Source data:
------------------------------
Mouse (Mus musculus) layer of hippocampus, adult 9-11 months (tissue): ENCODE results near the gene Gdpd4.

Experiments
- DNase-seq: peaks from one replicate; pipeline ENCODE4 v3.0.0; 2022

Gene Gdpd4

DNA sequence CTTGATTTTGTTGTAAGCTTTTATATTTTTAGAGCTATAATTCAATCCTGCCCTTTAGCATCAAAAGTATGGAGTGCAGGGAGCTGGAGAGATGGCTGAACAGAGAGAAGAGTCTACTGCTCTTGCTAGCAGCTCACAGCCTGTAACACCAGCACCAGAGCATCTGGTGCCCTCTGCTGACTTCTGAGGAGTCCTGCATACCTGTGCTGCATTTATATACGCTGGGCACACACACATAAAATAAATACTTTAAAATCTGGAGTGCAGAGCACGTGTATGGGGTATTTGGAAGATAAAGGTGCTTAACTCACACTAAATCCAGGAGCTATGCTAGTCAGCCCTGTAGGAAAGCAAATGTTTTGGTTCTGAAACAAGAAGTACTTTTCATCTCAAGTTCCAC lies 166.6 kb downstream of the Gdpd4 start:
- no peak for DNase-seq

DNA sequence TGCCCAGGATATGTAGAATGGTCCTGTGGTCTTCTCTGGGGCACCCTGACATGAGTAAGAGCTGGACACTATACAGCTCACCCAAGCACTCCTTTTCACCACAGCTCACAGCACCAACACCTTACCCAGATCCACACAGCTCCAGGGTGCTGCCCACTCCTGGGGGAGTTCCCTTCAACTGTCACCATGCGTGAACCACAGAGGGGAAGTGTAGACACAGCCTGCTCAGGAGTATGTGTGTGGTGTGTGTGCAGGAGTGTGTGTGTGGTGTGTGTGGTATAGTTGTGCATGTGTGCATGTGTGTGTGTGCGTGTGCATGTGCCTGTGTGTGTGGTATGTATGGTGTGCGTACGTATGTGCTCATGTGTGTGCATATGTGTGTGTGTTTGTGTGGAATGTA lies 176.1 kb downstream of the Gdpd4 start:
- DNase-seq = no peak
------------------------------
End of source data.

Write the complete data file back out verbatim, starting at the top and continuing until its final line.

Mouse (Mus musculus) layer of hippocampus, adult 9-11 months (tissue): ENCODE results near the gene Gdpd4.

Experiments
- DNase-seq: peaks from one replicate; pipeline ENCODE4 v3.0.0; 2022

Gene Gdpd4

DNA sequence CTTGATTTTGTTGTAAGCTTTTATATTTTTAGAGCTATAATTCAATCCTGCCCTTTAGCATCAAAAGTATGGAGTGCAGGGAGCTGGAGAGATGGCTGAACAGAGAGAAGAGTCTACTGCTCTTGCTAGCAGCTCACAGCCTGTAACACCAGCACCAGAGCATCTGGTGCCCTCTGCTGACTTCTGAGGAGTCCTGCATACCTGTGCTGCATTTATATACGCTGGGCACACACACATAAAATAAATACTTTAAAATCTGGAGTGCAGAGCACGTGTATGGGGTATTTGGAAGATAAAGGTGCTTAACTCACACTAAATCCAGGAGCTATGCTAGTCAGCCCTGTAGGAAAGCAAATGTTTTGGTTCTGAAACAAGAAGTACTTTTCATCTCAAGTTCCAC lies 166.6 kb downstream of the Gdpd4 start:
- no peak for DNase-seq

DNA sequence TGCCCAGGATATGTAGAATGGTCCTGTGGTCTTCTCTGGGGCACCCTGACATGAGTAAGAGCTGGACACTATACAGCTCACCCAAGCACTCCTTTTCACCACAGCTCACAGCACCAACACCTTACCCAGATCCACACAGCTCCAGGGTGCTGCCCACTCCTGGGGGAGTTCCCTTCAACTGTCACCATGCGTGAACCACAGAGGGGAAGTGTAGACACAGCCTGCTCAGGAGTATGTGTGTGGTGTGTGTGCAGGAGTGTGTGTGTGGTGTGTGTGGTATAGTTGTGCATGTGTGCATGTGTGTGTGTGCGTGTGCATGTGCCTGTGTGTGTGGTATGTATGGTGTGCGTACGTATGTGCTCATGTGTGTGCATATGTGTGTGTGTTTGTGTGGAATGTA lies 176.1 kb downstream of the Gdpd4 start:
- DNase-seq = no peak